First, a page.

- Knee: It occurs at the end or adjoining portion of the femur bone. It may be medial tibiofemoral, lateral tibiofemoral or patellofemoral.
- Spine: Osteoarthritis in the spine is manifested as apophyseal, intervertebral or spondylosis
- Foot: Arthritis in foot affects mainly the first metatarsophalangeal joint, midfoot and hindfoot.
Generalized: It is observed mainly in the hands and knees. It affects the peripheral joints, central joints, and mixed joints. In hands, it affects mainly the Heberden nodes and Bouchard nodes.
Erosive: It is caused by extreme erosion of the cartilages.
Secondary: It is caused due to the following factors:
- Bone dysplasia (due to structural or congenital disorders)
- Surgical removal of the meniscus of the knee (meniscectomy)
- Endocrinal disorders such as Diabetes mellitus, Diseases of the thyroid gland, Cushing syndrome.
- Metabolic disorders such as Hemochromatosis, Gaucher disease or Wilson’s disease
- Rheumatoid arthritis
- Neuropathic arthropathy or Charcot joints ( bone deformities due to degeneration of weight-bearing joints)
Apart from the symptoms discussed above, osteoarthritis may give rise to the following clinical complications-
- Osteoarthritis with crystals: This condition is also called calcification or It is characterized by the deposition of calcium crystals in the cartilage.
- Popliteal cysts: It is also called Baker’s cyst and is caused due to a production of excess synovial fluid.
The following diagnostic tests are performed to determine the exact cause of osteoarthritis-
- X-rays (to determine the presence of joint damage or cartilage decay)
- MRI scan ( to examine joint injury if any)
- Synovial fluid analysis (to detect crystals in the joint)
Treatment and prevention
- Acetaminophen – These medications can help in relieving mild to moderate pain.
- Non-steroidal anti-inflammatory drugs (NSAID) –These include over-the-counter drugs such as ibuprofen and naproxen sodium can help in relieving pain.
- Duloxetine – Anti-depressants are known to reduce the levels of chronic pain.
- Physical therapy – This may help in improving the movement range and reduction of pain in the affected joints.
- Occupational therapy – This treatment method, aids the patient in how to go about their day-to-day activities by managing their pain. Adjusting their lifestyle in such a way that there is little pain felt.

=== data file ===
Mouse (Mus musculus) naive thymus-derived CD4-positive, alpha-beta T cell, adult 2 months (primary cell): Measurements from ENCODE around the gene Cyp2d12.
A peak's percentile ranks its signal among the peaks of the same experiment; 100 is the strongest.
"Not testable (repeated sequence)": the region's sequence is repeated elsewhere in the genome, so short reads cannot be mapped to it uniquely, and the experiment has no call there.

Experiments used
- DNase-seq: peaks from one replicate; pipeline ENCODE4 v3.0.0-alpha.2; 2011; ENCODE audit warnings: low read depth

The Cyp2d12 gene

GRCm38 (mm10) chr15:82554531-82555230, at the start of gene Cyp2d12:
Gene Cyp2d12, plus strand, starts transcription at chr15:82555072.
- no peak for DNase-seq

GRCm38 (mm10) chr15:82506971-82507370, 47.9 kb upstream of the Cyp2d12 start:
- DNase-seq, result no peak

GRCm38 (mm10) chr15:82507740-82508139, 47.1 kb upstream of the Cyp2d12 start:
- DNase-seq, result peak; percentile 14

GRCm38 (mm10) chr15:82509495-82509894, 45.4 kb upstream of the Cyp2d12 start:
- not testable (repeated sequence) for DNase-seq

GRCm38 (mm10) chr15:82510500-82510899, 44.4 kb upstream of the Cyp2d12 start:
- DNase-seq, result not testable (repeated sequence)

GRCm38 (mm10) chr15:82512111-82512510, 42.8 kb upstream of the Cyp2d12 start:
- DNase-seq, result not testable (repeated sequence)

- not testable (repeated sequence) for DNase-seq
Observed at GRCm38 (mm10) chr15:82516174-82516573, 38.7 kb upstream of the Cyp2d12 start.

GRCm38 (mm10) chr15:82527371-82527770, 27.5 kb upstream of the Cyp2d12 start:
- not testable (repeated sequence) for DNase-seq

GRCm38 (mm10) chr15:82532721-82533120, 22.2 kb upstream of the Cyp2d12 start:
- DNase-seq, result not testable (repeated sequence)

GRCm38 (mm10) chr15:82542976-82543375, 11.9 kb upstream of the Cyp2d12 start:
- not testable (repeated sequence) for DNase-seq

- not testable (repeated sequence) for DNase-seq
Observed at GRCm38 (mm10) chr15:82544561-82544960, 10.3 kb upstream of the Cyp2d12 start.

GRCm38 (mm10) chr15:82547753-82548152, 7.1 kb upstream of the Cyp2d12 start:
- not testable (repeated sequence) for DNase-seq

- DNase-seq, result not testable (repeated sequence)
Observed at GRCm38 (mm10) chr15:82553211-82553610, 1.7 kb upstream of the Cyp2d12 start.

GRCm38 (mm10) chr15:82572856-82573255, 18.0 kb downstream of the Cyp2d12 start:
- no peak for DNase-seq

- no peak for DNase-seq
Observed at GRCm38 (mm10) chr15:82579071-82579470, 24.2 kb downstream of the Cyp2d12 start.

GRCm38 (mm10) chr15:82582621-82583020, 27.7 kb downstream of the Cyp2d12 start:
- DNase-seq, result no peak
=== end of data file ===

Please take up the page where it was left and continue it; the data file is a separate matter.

- Tai chi and yoga – These gentle exercises and stretched help in restoring movement, range and reducing the symptoms of osteoarthritis.
- Cortisone injections – Corticosteroid injections are provided to reduce the pain that is caused due to the friction of bones.
- Lubrication injections – Injections of hyaluronic acid are provided to help in reducing the pain and giving a cushioning to the joints that have been affected by osteoarthritis.
- Realigning bones – This surgical method is called osteotomy, where the surgeon makes a slit above or below the affected join and adds or removes a wedge of bone, thereby moving the bone away from the worn-out area.
- Joint replacement – Here, the surgeon removes the worn-out bone and replaces it with a metal or plastic part, thereby restoring movement and reducing pain. This surgical method is called arthroplasty.
- Managing occupational risks can help prevent osteoarthritis. Doing so tends to put less pressure on your joints.
- Consume clean and healthy food such as fruits and vegetables omega-3 fatty acids etc.
- Exercise regularly, low-impact exercised can help in improving joint health.
- Do not consume excessive alcohol, doing so reduces the protein present in the cartilage in joints, causing pain.
- Do not consume tobacco or tobacco-based products, as smoking reduces the production of cells in the cartilage.
- Get sufficient amounts of vitamin D, as this helps in the absorption of calcium in the body.
- Make sure to add vitamin C to your diet, doing so ensures that the antioxidants present in vitamin C help in developing the cartilage.
Dos and Don'ts
- Exercise regularly, this helps in managing your weight and reducing the symptoms of osteoarthritis.
- Go for physiotherapy regularly, this helps in making sure that your joints retain mobility and reducing pain.
- Use the RICE (Rest, Ice, Compress and Elevate) treatment therapy; this is good for the joints.
- Consume alcohol, doing so can nullify the effects of the medications that you might be taking and cause further medical issue.
- Indulge in smoking, since consuming nicotine can increase pain.
- Indulge in extreme sports, as it can increase your pain.